MEXICO CITY (Reuters) - Despite sparking outrage by saying he had "had enough" when grilled by reporters over the abduction and apparent massacre of 43 trainee teachers, Mexico's attorney general was unrepentant on Monday and said he would do it all again.
Jesus Murillo tried to cut short a news conference on Friday evening, arching his eyebrows with the aside "Ya me canse", or "I've had enough".
His words quickly went viral on social media, and protesters painted the hashtag #YaMeCanse ... de miedo (I've had enough ... of fear) on the gates to his office.
A group of protesters set fire to the wooden door of the ceremonial presidential palace in Mexico City's historic city center on Saturday night, as anger over the government's handling of the case mounts.
Asked if his phrase was unfortunate, a defiant Murillo told local television on Monday: "No. I was tired and that is the truth."
"Naturally, I have no reason to lie, I'm as human as the next person and I also get tired," he said, when asked if he would say it again. "I have slept four hours a night for 30 days, and that day I had been awake for 40 hours."
The government says corrupt police in league with a local drug gang abducted and apparently murdered the 43 trainee teachers in the southwestern state of Guerrero in late September.
President Enrique Pena Nieto took office two years ago vowing to restore order in Mexico, where about 100,000 people have died in violence linked to organized crime since 2007.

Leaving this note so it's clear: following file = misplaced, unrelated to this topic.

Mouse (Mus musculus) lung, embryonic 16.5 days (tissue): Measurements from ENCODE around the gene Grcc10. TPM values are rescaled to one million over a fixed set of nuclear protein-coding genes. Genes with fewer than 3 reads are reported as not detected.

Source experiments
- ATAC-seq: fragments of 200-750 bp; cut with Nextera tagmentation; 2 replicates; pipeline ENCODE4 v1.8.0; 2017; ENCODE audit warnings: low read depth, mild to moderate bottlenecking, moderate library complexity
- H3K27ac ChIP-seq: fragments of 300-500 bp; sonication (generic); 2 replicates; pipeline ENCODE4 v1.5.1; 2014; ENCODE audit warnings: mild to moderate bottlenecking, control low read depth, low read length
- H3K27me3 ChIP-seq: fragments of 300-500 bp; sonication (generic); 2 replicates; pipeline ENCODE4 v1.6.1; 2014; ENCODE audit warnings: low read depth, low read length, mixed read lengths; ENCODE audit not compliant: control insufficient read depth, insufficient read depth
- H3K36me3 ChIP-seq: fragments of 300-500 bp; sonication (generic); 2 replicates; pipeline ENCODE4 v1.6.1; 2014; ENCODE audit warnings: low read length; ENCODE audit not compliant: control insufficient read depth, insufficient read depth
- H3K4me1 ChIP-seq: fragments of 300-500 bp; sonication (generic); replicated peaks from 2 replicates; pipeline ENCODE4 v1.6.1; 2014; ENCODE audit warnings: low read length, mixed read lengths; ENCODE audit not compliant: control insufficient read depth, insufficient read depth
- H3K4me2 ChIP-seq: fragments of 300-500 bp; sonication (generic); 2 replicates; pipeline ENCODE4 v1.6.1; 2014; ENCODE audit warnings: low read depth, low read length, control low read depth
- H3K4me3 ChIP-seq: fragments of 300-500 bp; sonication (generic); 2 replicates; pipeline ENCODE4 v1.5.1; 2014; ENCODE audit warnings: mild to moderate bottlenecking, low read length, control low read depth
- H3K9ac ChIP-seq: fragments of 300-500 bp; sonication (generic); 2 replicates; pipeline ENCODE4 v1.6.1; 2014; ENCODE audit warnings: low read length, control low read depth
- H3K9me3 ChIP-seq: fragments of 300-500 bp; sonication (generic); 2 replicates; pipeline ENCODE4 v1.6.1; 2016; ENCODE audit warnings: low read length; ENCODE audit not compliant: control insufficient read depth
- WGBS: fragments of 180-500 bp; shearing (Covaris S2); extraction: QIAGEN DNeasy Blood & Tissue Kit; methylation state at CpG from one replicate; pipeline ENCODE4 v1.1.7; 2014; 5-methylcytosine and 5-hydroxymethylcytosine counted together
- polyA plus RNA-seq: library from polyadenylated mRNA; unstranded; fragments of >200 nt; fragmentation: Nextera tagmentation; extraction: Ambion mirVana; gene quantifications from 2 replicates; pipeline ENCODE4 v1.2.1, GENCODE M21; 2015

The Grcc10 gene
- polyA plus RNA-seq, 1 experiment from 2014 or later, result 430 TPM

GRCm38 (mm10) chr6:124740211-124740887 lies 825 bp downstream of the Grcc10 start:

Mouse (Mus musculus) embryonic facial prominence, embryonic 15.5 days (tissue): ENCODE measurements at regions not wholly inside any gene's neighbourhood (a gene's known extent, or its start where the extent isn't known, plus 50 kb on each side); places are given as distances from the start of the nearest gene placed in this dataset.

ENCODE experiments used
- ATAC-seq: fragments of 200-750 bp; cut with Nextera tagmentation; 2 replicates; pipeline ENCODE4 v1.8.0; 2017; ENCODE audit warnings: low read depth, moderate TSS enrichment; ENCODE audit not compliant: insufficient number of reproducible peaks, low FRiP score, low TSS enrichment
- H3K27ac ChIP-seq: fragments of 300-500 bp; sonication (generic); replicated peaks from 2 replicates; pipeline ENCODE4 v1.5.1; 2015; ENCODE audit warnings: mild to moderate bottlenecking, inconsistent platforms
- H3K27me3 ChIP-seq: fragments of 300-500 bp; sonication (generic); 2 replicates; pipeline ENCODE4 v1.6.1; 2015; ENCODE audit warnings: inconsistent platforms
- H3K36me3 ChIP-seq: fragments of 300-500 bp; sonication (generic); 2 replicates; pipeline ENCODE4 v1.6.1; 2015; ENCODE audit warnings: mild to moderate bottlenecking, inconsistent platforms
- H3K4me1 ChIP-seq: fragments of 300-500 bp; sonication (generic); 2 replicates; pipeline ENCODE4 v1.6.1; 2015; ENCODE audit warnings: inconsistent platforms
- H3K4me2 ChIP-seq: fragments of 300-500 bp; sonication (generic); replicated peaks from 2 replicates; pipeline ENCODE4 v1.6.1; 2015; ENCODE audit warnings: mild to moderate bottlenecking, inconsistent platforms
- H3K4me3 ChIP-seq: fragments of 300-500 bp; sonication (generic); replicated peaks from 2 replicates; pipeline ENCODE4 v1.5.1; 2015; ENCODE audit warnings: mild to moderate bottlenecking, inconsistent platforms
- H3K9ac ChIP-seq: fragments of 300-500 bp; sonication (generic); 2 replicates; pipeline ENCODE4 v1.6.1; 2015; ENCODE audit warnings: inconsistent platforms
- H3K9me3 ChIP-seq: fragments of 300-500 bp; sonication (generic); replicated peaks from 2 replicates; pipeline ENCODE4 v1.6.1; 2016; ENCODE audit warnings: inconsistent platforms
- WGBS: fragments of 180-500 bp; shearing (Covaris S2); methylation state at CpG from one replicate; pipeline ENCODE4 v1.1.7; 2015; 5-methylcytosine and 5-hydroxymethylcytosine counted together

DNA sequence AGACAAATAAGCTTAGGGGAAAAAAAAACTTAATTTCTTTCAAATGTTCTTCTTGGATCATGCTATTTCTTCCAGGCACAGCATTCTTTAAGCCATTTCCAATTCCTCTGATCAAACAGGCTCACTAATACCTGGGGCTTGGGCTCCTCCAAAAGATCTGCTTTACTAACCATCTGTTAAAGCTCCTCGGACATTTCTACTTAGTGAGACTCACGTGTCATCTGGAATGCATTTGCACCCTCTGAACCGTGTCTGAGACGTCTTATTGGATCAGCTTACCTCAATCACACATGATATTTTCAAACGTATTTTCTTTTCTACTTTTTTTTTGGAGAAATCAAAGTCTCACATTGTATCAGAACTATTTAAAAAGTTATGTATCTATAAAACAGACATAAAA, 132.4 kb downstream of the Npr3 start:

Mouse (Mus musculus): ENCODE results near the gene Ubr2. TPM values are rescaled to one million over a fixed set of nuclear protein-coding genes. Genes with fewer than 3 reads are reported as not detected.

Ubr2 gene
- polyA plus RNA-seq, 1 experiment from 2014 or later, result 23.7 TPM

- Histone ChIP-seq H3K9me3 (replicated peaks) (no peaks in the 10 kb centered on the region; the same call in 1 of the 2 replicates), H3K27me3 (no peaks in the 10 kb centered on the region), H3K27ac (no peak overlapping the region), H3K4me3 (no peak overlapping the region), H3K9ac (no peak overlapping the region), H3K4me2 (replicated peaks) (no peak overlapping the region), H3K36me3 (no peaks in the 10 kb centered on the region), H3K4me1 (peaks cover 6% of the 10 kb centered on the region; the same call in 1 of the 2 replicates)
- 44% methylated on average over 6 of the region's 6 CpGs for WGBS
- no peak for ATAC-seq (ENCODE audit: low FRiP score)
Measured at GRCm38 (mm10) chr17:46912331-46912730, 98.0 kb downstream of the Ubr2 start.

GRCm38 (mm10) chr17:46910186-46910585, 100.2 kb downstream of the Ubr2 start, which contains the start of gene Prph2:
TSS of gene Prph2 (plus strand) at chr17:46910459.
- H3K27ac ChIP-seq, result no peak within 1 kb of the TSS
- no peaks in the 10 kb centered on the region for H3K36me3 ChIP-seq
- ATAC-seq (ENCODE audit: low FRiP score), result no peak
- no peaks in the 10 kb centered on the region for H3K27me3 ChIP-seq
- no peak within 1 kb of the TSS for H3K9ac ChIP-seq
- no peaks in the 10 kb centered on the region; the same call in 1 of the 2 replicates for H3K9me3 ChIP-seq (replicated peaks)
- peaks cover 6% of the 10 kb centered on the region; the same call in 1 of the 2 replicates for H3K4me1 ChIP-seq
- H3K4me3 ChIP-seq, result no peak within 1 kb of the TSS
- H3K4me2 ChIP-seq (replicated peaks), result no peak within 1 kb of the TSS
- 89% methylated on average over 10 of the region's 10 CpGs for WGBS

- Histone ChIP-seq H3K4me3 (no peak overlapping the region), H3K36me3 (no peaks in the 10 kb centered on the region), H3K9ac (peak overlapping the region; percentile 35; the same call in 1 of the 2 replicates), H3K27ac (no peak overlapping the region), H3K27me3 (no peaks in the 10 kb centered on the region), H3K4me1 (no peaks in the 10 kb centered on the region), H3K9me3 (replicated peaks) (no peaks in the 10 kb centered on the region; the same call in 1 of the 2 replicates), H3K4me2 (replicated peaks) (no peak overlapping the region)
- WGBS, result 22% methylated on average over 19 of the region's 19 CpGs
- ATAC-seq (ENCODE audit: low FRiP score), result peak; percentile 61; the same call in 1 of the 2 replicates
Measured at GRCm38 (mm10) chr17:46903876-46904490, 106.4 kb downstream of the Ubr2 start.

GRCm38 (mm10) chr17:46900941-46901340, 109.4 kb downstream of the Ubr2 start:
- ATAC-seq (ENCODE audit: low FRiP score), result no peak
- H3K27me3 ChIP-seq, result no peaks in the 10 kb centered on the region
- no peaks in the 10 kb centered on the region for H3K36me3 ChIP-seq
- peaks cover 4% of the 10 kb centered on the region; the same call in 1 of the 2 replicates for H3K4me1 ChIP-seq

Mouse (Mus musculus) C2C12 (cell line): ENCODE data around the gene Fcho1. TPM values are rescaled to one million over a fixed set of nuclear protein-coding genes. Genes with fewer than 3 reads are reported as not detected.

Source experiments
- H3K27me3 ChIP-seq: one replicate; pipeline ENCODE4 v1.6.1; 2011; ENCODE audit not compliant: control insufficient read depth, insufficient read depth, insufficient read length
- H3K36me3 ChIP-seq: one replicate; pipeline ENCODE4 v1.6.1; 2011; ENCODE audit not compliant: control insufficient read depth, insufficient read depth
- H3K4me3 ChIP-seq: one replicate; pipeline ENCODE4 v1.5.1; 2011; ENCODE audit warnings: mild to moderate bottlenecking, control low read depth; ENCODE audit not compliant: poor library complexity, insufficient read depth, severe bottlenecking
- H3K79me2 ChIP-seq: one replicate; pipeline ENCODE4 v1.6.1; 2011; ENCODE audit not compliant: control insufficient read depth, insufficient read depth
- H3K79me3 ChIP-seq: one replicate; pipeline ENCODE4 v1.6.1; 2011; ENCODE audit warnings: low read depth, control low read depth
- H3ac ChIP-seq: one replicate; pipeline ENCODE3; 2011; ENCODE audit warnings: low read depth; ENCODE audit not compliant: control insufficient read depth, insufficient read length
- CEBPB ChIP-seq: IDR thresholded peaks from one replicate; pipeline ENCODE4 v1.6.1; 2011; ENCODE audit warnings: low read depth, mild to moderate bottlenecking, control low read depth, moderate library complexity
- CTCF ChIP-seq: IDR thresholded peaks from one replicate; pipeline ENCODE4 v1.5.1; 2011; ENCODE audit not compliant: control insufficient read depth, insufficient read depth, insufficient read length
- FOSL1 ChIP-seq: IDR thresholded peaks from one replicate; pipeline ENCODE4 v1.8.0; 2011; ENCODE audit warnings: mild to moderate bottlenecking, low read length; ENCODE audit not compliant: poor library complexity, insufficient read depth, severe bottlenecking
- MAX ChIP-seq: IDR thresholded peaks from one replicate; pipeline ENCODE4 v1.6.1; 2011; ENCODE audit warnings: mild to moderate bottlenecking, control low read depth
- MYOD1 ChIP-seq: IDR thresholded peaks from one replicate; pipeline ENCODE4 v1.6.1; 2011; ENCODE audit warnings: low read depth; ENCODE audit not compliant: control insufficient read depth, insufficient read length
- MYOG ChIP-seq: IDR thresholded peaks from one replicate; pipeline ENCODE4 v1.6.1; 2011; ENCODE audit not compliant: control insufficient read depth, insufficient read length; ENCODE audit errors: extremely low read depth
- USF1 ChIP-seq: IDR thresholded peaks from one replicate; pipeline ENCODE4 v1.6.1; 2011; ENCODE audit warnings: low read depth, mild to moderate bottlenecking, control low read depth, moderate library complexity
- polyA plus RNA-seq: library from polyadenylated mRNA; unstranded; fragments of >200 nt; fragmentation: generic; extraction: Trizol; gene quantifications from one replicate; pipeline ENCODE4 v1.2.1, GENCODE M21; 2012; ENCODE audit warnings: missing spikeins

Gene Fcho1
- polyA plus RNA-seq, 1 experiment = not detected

But the shocking case of the trainee teachers has upended his efforts to focus public attention away from violence and onto a raft of economic reforms he has pushed through Congress, and his attorney general's comments have drawn fury.
As soon as Murillo defended his earlier comments on Monday, Twitter users posted new messages decrying his attitude.
"Murillo ... amid the chaos and corruption, the only thing you are doing is engendering violence" said one.
The government says it found the charred remains of dozens of bodies in a garbage dump and in a river, and that three men detained in the case admitted setting fire to the victims.
But the government does not yet have scientific evidence that the remains were of the 43 missing trainee teachers because almost all of them were so badly burned that they could not be identified even with DNA testing.
Murillo said on Monday that two pieces - a knee joint and another fragment - could possibly be identified and have been sent to a specialist forensics lab in Austria.
Pena Nieto is in Asia this week for a summit meeting and a state visit to China, further infuriating protesters and relatives of the students, who say he cares more about Mexico's business interests than trying to deal with gang violence that has raged on for years.
Reporting by Anahi Rama and Dave Graham; Writing by Simon Gardner; Editing by Kieran Murray